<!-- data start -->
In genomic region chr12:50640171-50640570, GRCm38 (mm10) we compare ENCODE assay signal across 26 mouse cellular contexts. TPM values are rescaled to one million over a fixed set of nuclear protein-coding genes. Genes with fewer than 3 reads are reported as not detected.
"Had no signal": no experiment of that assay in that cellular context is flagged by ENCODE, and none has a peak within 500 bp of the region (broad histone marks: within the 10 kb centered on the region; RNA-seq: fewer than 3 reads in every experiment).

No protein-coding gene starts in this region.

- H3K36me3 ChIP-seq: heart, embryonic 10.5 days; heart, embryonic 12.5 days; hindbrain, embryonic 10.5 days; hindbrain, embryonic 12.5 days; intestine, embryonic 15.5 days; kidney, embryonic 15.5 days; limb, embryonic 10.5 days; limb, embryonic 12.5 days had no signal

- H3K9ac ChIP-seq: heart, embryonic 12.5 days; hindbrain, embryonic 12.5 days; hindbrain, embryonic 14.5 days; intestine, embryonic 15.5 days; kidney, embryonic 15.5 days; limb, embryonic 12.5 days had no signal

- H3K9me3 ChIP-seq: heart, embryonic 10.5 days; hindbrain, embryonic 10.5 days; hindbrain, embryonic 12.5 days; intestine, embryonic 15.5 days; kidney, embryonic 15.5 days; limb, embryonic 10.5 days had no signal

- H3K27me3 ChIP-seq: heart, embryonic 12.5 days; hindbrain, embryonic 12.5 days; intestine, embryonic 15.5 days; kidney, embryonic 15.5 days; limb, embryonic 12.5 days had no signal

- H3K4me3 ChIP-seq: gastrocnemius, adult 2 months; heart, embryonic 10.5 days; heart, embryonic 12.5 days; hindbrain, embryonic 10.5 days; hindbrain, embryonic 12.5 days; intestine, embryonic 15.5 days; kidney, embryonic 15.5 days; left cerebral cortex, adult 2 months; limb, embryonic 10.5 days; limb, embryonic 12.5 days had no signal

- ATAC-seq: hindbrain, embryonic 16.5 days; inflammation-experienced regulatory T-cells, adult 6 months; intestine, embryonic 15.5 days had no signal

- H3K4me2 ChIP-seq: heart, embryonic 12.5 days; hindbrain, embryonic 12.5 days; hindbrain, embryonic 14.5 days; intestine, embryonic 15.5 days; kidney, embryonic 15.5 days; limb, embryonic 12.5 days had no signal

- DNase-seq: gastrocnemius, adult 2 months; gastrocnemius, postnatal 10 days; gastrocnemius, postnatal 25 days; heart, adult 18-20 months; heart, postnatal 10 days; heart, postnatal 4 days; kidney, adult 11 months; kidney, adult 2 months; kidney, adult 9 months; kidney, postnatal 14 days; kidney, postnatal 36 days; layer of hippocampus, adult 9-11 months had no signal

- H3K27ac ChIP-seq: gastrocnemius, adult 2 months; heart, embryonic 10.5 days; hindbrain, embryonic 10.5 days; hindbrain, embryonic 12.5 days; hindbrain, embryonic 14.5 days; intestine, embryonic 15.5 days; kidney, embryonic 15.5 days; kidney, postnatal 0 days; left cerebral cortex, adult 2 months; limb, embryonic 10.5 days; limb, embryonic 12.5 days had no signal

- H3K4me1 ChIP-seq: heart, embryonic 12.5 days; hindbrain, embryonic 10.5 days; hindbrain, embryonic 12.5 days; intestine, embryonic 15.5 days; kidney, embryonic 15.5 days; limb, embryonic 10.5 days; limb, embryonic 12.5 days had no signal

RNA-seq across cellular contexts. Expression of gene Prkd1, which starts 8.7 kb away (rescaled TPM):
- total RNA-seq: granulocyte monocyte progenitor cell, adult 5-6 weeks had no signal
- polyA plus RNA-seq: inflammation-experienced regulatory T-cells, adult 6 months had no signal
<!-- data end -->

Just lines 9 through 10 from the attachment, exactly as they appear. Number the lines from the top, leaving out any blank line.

- ATAC-seq: hindbrain, embryonic 16.5 days; inflammation-experienced regulatory T-cells, adult 6 months; intestine, embryonic 15.5 days had no signal

- H3K4me2 ChIP-seq: heart, embryonic 12.5 days; hindbrain, embryonic 12.5 days; hindbrain, embryonic 14.5 days; intestine, embryonic 15.5 days; kidney, embryonic 15.5 days; limb, embryonic 12.5 days had no signal